An alliance of consumer tobacco harm advocates in the Asia Pacific region expressed firm support to local vaping groups advocating for fair and reasonable regulation of electronic cigarettes in the Philippines.
“Access to safer nicotine products such as e-cigarettes among adults who wish to use such products in lieu of combustible tobacco is a human right. We urge the Department of Health and Philippine Food and Drug Administration to acknowledge the scientific evidence supporting the reduced harm of electronic cigarettes and to not severely restrict their availability to adults based on outdated and scientifically flawed opinions,” according to a position paper released by the Coalition of Asia Pacific Tobacco Harm Reduction Advocates.
CAPHRA members include consumer organizations from Australia, Indonesia, Malaysia, New Zealand, Philippines and Thailand.
CAPHRA released the position paper to support the stand of The Vapers Philippines and the Philippine E-Cigarette Industry Association which took part in the DoH’s public consultation on the Draft Amendment of Administrative Order No. 2014-008 entitled “Rules and Regulation on Electronic Nicotine Delivery System” or Ends which include e-cigarettes.
“We support fair and reasonable regulation of e-cigarettes to ensure the safety of adult vapers,” said PECIA president Joey Dulay.
Dulay said the administrative order marginalized current smokers and adult vapers who should have the right to choose safer nicotine products, such as e-cigarettes, that work for them.
“If implemented, this administrative order will kill the local vape industry and unduly benefit the tobacco industry that has killed millions and will continue to cause the premature death of countless people,” he said.
The Vapers Philippines president Peter Paul Dator expressed utter frustration over the FDA proposal to set 25 as the minimum allowable age for the purchase and use of e-cigarettes, while the minimum age restriction for combustible cigarettes remains at 18. “How can such an irrational and unfair proposal even be considered?” Dator said.
In its position paper, CAPHRA cited Article 12 of the International Covenant on Economic, Social and Cultural Rights, which recognizes “the right of everyone to the enjoyment of the highest attainable standard of physical and mental health.”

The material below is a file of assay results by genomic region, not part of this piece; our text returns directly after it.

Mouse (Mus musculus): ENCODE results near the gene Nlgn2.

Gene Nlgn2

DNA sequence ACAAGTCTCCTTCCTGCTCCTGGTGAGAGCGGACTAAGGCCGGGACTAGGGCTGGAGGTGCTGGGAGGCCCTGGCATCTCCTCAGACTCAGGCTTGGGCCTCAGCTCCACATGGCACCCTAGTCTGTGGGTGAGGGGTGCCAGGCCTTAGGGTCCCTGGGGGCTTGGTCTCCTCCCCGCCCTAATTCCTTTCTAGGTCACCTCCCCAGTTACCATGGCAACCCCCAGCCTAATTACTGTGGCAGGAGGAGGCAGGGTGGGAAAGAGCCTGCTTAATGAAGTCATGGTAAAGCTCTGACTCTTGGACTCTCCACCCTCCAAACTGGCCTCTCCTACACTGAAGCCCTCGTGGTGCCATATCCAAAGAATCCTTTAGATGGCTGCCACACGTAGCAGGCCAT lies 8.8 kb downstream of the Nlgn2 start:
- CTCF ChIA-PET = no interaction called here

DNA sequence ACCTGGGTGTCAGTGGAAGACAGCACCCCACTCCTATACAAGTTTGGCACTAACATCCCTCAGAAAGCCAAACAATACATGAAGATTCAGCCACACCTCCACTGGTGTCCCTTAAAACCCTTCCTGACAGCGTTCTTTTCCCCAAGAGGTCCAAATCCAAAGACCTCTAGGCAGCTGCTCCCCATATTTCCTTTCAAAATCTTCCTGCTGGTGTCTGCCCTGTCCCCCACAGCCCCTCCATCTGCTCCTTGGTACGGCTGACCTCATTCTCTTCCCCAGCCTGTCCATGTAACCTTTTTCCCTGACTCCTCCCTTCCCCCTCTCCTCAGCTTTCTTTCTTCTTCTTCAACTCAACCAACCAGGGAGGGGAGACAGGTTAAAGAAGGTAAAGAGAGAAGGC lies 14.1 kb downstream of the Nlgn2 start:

Contending that international law supports a harm reduction approach to tobacco control, CAPHRA also cited the World Health Organization Framework Convention on Tobacco Control which urged FCTC Parties to emphasize “the special contribution of non-governmental organizations and other members of civil society not affiliated with the tobacco industry, including health professional bodies, women’s, youth, environmental and consumer groups, and academic and health care institutions, to tobacco control efforts nationally and internationally and the vital importance of their participation in national and international tobacco control efforts.”
The Philippines is a party to the FCTC.
CAPHRA called on government agencies and public health officials to accept peer-reviewed scientific studies on e-cigarettes and their effects on human health.
“Public health officials have a mandated responsibility to provide evidence-based guidance on adult smokers’ access to such products so they can be informed of available harm-reduced options. They also have a mandated responsibility to disseminate the truth regarding scientific evidence in all matters related to public health, especially on tobacco harm reduction,” it said.
CAPHRA said the general public deserves to receive accurate information that will help them make informed decisions based on facts and empower them to exercise their rights as afforded in Article 12 of the International Covenant on Economic, Social and Cultural Rights.
The FDA expressed concern that safer nicotine products such as e-cigarettes may serve as a “gateway” to smoking among the youth and that e-cigarette use damages cardiovascular health. The agency also claimed that the harm caused by secondhand e-cigarette vapor is the same as that from secondhand combustible tobacco smoke, nicotine is detrimental to the developing brain and e-cigarettes should have an age restriction of 25 or older while the combustible tobacco age restriction remains at 18 or older.
Through its position paper, CAPHRA aims to support PECIA and The Vapers Philippines in addressing the issues raised by the FDA through the presentation of peer-reviewed scientific evidence that justifies the rationale for risk-proportionate regulation of e-cigarette products in the Philippines.